What Is The Difference Between An Irrevocable and Revocable Trust?
The main difference between an irrevocable and revocable trust is the flexibility you have in changing or terminating the trust. Both types of trusts protect your assets. The one that works best for you depends on your unique needs, and the goals you hope to achieve with the trust.
If you enlist the help of our estate planning attorneys, we will explain the advantages and disadvantages of each trust and guide you toward the choice that will best serve you and your family.
Understanding Revocable Trusts
A revocable living trust, like other trusts, is an agreement that allows you to put assets in an account managed by a trustee. During the process of establishing this trust, you will name the trustee and the beneficiary. You can fund the trust by moving assets into it during your lifetime, or request funding occur after your death. Common ways to pay for this type of trust include:
- Life insurance policies
- Retirement accounts
- The sale of property
- Other assets named in the estate plan
In many cases, you serve as the trustee until your death. This allows you to continue to update the trust. With a revocable trust, you have maximum flexibility and control of what happens with the trust before your death. You can make changes or even terminate the trust agreement. Once you pass away, the beneficiary receives the assets held by the trust. The trustee you name to control the trust following your death has the final say about how the beneficiary spends this money.
There are some downsides to this type of trust. It does not protect assets from your creditors and may not work well for special needs family members who collect benefits based on income and assets.
For a legal consultation, call 856 770 2744
Understanding Irrevocable Trusts
An irrevocable trust works similarly to a revocable trust, except you cannot make changes, remove assets, or cancel the trust agreement after you establish it. Because you are giving up control of your assets, this provides some protection from creditors.
One of the most common reasons we use this type of trust is to give our clients more control over the proceeds from their life insurance policies. We can move these policies into the trust, and the trustees you choose can oversee the distribution to your children or other beneficiaries after your death. This not only ensures the money paid from your life insurance goes where you want it to, but it can also reduce the estate taxes owed on this money.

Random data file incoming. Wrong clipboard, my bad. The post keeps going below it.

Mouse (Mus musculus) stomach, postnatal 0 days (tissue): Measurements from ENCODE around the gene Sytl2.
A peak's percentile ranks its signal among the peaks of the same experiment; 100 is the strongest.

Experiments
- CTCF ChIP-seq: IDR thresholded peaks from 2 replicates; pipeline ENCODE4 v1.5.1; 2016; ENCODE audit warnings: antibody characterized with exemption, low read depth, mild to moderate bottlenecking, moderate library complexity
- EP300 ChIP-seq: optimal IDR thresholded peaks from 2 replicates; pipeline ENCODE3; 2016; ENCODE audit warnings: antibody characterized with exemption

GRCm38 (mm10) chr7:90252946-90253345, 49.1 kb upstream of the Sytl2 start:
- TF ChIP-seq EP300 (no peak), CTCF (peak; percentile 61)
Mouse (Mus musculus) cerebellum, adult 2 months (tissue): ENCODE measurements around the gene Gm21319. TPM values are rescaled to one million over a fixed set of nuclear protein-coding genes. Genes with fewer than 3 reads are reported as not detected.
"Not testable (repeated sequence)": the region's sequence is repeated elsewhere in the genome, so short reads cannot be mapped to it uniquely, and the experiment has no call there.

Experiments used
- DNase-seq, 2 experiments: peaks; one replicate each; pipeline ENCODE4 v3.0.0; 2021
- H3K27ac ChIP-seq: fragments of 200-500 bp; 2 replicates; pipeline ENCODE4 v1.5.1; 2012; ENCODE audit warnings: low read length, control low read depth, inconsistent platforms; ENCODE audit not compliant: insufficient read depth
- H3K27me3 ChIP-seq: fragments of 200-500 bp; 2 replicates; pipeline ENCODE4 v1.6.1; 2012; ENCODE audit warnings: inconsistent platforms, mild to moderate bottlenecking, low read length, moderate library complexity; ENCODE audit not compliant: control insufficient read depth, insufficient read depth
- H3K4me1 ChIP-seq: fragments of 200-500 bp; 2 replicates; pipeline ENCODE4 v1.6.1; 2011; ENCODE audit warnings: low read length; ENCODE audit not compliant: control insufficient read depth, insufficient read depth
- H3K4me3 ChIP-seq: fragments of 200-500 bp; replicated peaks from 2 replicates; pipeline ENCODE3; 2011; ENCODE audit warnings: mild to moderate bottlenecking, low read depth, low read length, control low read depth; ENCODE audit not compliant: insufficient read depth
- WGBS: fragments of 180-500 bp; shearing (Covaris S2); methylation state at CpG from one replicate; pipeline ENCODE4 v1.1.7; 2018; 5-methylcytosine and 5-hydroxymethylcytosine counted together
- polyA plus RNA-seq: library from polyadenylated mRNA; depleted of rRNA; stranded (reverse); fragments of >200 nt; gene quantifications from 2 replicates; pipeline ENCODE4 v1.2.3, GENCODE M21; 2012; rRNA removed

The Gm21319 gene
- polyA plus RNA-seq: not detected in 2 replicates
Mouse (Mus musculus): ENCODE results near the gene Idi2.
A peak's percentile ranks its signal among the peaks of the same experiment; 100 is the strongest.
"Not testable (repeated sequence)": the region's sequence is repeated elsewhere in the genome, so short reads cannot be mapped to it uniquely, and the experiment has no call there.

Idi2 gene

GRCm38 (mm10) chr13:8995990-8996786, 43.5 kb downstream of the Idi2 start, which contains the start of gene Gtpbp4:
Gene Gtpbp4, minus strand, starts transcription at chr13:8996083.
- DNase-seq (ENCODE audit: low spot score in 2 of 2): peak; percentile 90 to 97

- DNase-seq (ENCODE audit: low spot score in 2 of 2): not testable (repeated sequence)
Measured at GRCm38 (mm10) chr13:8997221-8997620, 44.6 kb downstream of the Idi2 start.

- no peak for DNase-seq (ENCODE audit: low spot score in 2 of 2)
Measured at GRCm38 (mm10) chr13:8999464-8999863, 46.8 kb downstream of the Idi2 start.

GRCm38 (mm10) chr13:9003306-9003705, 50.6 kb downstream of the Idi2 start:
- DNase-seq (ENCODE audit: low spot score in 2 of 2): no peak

We may also use this type of trust to hold the government benefits your special needs loved one receives, allowing you to choose who oversees their financial health after your death.
Making the Decision Between an Irrevocable and Irrevocable Trust
Estate planning is a very nuanced area of the law. Attorneys who do not frequently handle trusts may have a difficult time helping you weigh your options and make the best choice for your personal and financial interests. Our attorneys will listen first, ensuring we understand all aspects of your situation and your family’s financial needs. Only then will we offer advice and guidance about the type of trust that may work best for you.
We Will Discuss Your Case, Review Your Situation, and Choose the Best Option
Imagine you recently received news that you suffer from a debilitating condition. Over the next 10 years, you may slowly lose your mobility and eventually require care at a nursing home or assisted living facility. You call us to find out if there is any way to protect your children’s inheritance from the spend-down required to get Medicaid to pay for your care.
We meet with your family and determine the best option for you would likely be to move a portion of your assets into an irrevocable trust. Once they are no longer in your name, Medicaid cannot consider them when they evaluate your eligibility. You will qualify for benefits sooner, and your children will get to keep their inheritance.
Talk to an Estate Planning Attorney About Your Goals Today
At Bratton Estate and Elder Care Attorneys, our estate and elder care attorneys can help you put a plan in place that addresses your family’s unique planning needs. With a team that includes not only lawyers but social workers and a registered nurse, we offer a compassionate approach to estate planning. We listen to your goals, hopes, and dreams, and explain the options that can best help you reach them. Because some things are worth protecting.
Call the Bratton Scott team today to learn more about establishing a trust, or to discuss other estate planning tools.
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